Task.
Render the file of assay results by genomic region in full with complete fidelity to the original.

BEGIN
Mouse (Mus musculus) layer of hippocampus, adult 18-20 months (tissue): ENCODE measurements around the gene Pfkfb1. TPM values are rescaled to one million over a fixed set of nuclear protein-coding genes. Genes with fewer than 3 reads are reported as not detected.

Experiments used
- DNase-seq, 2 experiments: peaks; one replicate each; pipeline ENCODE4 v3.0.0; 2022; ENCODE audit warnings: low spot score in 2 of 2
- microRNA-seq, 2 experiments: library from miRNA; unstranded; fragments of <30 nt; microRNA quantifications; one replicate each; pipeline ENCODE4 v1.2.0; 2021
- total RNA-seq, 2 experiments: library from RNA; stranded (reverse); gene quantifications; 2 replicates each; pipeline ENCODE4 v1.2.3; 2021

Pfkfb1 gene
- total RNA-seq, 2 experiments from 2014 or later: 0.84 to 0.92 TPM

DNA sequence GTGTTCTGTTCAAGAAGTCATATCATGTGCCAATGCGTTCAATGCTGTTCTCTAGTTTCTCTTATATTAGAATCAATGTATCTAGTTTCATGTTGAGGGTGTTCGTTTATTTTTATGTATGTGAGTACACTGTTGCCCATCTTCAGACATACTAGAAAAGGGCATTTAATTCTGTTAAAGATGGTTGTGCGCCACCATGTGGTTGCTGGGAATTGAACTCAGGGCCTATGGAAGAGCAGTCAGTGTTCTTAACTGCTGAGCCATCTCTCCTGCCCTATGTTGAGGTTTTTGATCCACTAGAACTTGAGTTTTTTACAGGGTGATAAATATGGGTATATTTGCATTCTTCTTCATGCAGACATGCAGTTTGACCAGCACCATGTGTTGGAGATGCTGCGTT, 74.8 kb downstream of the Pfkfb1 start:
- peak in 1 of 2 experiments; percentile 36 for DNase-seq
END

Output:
Mouse (Mus musculus) layer of hippocampus, adult 18-20 months (tissue): ENCODE measurements around the gene Pfkfb1. TPM values are rescaled to one million over a fixed set of nuclear protein-coding genes. Genes with fewer than 3 reads are reported as not detected.

Experiments used
- DNase-seq, 2 experiments: peaks; one replicate each; pipeline ENCODE4 v3.0.0; 2022; ENCODE audit warnings: low spot score in 2 of 2
- microRNA-seq, 2 experiments: library from miRNA; unstranded; fragments of <30 nt; microRNA quantifications; one replicate each; pipeline ENCODE4 v1.2.0; 2021
- total RNA-seq, 2 experiments: library from RNA; stranded (reverse); gene quantifications; 2 replicates each; pipeline ENCODE4 v1.2.3; 2021

Pfkfb1 gene
- total RNA-seq, 2 experiments from 2014 or later: 0.84 to 0.92 TPM

DNA sequence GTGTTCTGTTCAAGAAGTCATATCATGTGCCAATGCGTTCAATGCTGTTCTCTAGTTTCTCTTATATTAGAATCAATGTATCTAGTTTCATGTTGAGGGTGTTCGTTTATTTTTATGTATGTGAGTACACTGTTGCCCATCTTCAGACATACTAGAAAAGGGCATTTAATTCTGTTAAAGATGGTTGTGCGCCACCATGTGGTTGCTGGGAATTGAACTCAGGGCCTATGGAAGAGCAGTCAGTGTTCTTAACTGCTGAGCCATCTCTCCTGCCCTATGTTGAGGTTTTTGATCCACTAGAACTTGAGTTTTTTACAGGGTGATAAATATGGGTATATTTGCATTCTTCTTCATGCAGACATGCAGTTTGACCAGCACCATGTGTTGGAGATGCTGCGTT, 74.8 kb downstream of the Pfkfb1 start:
- peak in 1 of 2 experiments; percentile 36 for DNase-seq